(see here), I described the book’s economic success and how it has taken its place in history due to its reliance on scientific cookery.
I assumed that a book noted for its measurements and exactness would provide me with recipes that were easy to follow and reproduce with wonderful results, like Betty Crocker’s Cookbook that we utilized earlier this year. I was wrong.
I love baking bread and Fannie Farmer’s recipe for Quaker Oat Bread wasn’t exactly terrible. However, even when I read the instructions, I doubted that they would yield the most successful loaf. The recipe was unspecific about the amount of time one should allow for the dough to rise. In fact, I was surprised about how much knowledge the Quaker Oat Bread recipe assumed on the part of the reader, when the book is lauded as significant due to its precision and ability to simplify culinary techniques. Farmer herself notes that “experience is the best guide for testing temperature of oven” and that though “various oven thermometers have been made, none have proved practical” (55). While the book employs a scientific approach to cooking, Farmer still had readers working with a far ranging variety of ovens, from coal-fired to wood fired (For more information about the history of oven technology, see Ruth Schwartz Cowan’s More Work for Mother).
Perhaps Fannie Farmer never actually tested the bread recipe herself. As you can see, the recipe is not for Oat Bread but for Quaker Oat Bread—as in the brand Quaker Oats. According to the Quaker Oat Company’s own website, in 1877, Quaker Oats registered as the first trademark for a breakfast cereal. The trademark was registered with the U.S. Patent Office as "a figure of a man in 'Quaker garb'" to symbolize good quality and honest value. In 1881, Henry Parsons Crowell bought the bankrupt Quaker Mill in Ravenna, Ohio for its most important asset – the brand name “Quaker.” Crowell was an adept businessman, especially keen in regards to marketing his products. In 1882, Crowell launched the first national magazine advertising program for a breakfast cereal. By 1890, the company chartered a special all-Quaker Oats train from Cedar Rapids, Indiana to Portland, Oregon and with it introduced the first ever "trial-size samples." These 1/2 oz. sample boxes of Quaker Oats were delivered to every mailbox in Portland, Oregon. However, 1891 was the year of Crowell’s most genius marketing tactics. First, Quaker Oats introduced the idea of packaged premiums by inserting chinaware items into boxes of oats. More importantly however was that in 1891, Quaker Oats became the first brand to feature a recipe on its box. The recipe was for Oatmeal Bread. Thus in 1896, with the release of Fannie Farmer’s cookbook, the Quaker Oat Bread box recipe entered the culinary cannon.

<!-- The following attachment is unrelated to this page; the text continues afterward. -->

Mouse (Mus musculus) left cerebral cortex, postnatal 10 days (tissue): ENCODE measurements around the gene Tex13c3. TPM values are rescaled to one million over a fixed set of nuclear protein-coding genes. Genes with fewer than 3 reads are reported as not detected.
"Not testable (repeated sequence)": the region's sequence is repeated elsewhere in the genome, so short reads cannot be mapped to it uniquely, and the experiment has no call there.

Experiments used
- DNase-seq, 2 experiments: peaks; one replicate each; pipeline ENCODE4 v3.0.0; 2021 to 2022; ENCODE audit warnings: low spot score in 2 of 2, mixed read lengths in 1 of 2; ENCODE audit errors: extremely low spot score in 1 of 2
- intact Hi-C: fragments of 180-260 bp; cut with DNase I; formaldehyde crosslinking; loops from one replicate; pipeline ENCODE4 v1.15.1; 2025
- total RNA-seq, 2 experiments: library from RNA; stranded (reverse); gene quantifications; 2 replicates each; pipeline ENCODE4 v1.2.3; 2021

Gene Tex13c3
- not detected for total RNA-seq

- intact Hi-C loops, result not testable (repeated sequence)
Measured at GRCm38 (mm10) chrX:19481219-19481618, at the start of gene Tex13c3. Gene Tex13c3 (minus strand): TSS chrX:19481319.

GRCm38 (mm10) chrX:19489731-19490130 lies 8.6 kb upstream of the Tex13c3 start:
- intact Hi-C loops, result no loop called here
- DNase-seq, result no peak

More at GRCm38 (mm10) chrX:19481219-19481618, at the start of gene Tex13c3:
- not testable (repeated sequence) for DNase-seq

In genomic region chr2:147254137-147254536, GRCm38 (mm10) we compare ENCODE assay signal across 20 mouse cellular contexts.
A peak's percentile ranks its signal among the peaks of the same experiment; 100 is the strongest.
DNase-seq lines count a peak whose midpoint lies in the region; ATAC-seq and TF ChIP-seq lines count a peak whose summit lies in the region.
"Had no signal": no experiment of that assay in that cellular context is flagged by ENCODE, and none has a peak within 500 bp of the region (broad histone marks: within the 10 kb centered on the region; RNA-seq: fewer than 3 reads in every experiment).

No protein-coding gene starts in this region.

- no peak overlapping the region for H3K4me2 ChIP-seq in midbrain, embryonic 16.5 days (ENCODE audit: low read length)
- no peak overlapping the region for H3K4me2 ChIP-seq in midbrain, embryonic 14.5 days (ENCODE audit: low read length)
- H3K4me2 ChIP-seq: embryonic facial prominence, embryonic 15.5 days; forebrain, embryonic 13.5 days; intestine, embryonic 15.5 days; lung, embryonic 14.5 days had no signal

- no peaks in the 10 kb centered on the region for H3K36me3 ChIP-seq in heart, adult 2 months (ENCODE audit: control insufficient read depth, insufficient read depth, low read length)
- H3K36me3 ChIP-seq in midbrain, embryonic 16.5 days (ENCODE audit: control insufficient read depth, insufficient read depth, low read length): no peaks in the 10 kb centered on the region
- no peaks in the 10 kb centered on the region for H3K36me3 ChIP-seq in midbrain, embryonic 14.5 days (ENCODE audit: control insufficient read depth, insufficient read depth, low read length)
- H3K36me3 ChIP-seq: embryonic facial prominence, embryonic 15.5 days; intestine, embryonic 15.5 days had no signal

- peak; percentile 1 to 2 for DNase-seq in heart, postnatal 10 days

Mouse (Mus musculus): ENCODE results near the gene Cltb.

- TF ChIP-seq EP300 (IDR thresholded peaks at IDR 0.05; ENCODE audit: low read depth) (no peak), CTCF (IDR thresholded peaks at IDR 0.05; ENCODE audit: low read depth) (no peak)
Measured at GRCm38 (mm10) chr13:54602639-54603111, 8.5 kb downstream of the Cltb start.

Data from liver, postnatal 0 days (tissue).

The recipe itself is quite easy to follow.
2 cups boiling water
½ cup molasses
½ tablespoon salt
½ yeast cake dissolved in ½ cup lukewarm water
1 cup Quaker Rolled Oats
4 ¾ cups flour
Fannie Farmer tells us to “Add boiling water to oats and let stand one hour; add molasses, salt, dissolved yeast cake, and flour; let rise, beat thoroughly, turn into buttered bread pans, let rise again, and bake. By using one-half cup less flour, the dough is better suited for biscuits, but being soft, is difficult to handle” (59-60).
While my loaf did not rise enough, I think the recipe could be improved if I had let the dough rise overnight, rather than a few hours, and added slightly more yeast. I baked it for 45 minutes at 350F, which was sufficient, but I would like to experiment with lowering the temperature to 325F. If you follow the directions exactly, I recommend eating the bread the day after you bake it, since the flavors strengthen over time.